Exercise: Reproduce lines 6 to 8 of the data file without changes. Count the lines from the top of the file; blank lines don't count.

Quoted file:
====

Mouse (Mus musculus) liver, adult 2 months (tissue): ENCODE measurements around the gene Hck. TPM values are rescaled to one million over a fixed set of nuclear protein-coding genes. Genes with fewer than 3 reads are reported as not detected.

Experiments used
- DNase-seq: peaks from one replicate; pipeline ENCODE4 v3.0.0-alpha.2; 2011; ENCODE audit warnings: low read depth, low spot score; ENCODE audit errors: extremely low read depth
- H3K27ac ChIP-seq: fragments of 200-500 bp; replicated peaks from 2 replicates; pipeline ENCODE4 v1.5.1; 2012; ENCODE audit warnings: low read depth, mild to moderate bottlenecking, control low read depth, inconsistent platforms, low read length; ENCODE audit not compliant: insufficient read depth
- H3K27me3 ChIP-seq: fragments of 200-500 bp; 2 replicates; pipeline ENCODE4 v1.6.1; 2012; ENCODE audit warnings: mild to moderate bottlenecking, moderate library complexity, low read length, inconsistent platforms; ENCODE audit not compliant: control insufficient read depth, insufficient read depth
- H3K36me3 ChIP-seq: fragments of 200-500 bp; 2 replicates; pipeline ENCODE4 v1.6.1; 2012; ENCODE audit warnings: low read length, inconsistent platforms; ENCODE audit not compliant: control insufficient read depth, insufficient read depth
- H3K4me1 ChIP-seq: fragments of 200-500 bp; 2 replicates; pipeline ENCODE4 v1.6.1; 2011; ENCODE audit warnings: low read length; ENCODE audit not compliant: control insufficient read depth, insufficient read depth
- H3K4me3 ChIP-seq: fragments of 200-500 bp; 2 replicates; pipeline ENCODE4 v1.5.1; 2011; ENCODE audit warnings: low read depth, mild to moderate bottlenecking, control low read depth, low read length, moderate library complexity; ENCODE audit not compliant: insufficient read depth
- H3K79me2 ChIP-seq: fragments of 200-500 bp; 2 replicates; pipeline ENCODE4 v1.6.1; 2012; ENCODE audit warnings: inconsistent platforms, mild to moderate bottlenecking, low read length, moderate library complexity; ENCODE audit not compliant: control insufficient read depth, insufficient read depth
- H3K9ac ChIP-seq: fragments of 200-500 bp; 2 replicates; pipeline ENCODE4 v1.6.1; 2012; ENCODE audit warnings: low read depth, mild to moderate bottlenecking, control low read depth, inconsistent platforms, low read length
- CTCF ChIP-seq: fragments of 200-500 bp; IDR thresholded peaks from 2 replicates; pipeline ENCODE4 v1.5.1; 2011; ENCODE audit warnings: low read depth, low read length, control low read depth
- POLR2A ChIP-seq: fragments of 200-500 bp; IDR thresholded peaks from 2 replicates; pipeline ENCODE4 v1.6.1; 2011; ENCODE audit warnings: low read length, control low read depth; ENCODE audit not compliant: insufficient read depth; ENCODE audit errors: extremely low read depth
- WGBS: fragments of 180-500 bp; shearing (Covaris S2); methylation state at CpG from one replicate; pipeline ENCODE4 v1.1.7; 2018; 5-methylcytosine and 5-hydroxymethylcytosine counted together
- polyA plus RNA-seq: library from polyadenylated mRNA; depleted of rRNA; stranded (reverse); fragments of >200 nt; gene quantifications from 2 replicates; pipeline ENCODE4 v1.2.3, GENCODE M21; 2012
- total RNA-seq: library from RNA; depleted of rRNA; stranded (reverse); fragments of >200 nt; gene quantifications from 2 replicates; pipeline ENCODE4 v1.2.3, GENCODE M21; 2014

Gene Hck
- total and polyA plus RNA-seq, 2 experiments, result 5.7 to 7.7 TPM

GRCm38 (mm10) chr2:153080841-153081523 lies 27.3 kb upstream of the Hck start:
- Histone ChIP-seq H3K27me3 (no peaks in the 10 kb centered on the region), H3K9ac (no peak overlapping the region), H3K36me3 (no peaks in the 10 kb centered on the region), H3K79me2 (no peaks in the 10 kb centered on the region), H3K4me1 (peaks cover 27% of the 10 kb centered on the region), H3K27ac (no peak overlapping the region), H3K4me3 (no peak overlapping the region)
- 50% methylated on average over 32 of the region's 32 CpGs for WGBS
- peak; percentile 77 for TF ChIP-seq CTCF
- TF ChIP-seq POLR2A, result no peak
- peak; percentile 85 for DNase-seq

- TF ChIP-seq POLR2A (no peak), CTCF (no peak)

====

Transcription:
- H3K36me3 ChIP-seq: fragments of 200-500 bp; 2 replicates; pipeline ENCODE4 v1.6.1; 2012; ENCODE audit warnings: low read length, inconsistent platforms; ENCODE audit not compliant: control insufficient read depth, insufficient read depth
- H3K4me1 ChIP-seq: fragments of 200-500 bp; 2 replicates; pipeline ENCODE4 v1.6.1; 2011; ENCODE audit warnings: low read length; ENCODE audit not compliant: control insufficient read depth, insufficient read depth
- H3K4me3 ChIP-seq: fragments of 200-500 bp; 2 replicates; pipeline ENCODE4 v1.5.1; 2011; ENCODE audit warnings: low read depth, mild to moderate bottlenecking, control low read depth, low read length, moderate library complexity; ENCODE audit not compliant: insufficient read depth